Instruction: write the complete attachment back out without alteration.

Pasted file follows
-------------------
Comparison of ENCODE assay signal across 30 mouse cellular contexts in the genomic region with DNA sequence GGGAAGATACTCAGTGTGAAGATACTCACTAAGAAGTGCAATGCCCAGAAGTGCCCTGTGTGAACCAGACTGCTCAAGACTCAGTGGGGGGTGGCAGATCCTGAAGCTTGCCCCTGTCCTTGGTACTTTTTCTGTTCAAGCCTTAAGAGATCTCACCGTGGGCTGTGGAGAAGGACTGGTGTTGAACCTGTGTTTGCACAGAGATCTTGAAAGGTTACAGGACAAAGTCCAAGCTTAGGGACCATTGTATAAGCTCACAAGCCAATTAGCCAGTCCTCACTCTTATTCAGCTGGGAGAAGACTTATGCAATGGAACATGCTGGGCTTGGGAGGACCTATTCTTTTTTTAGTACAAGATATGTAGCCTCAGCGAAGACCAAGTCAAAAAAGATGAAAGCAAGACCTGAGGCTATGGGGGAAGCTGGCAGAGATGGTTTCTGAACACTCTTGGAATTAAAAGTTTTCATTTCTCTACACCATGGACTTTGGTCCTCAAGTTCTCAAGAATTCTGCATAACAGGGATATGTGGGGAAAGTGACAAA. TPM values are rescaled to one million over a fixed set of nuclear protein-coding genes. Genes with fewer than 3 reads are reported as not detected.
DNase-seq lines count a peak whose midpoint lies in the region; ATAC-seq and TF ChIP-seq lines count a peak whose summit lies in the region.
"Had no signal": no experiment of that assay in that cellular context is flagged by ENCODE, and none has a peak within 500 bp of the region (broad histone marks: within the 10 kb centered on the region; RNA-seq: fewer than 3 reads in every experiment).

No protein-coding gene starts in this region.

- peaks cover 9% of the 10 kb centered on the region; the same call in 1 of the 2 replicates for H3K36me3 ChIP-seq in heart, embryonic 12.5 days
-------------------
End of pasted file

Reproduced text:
Comparison of ENCODE assay signal across 30 mouse cellular contexts in the genomic region with DNA sequence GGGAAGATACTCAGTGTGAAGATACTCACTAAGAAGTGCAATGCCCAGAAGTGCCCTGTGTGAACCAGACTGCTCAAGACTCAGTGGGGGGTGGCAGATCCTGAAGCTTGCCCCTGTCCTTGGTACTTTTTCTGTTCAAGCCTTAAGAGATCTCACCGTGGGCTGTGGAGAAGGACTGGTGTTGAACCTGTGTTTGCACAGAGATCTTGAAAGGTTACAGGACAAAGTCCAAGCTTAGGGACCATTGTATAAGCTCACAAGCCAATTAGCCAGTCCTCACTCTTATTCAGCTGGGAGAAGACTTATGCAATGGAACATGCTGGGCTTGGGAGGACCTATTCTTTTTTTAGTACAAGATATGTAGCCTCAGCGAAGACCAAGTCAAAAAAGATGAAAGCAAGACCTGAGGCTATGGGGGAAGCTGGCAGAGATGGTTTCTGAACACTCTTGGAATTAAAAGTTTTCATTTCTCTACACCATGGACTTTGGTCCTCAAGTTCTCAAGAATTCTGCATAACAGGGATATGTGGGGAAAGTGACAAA. TPM values are rescaled to one million over a fixed set of nuclear protein-coding genes. Genes with fewer than 3 reads are reported as not detected.
DNase-seq lines count a peak whose midpoint lies in the region; ATAC-seq and TF ChIP-seq lines count a peak whose summit lies in the region.
"Had no signal": no experiment of that assay in that cellular context is flagged by ENCODE, and none has a peak within 500 bp of the region (broad histone marks: within the 10 kb centered on the region; RNA-seq: fewer than 3 reads in every experiment).

No protein-coding gene starts in this region.

- peaks cover 9% of the 10 kb centered on the region; the same call in 1 of the 2 replicates for H3K36me3 ChIP-seq in heart, embryonic 12.5 days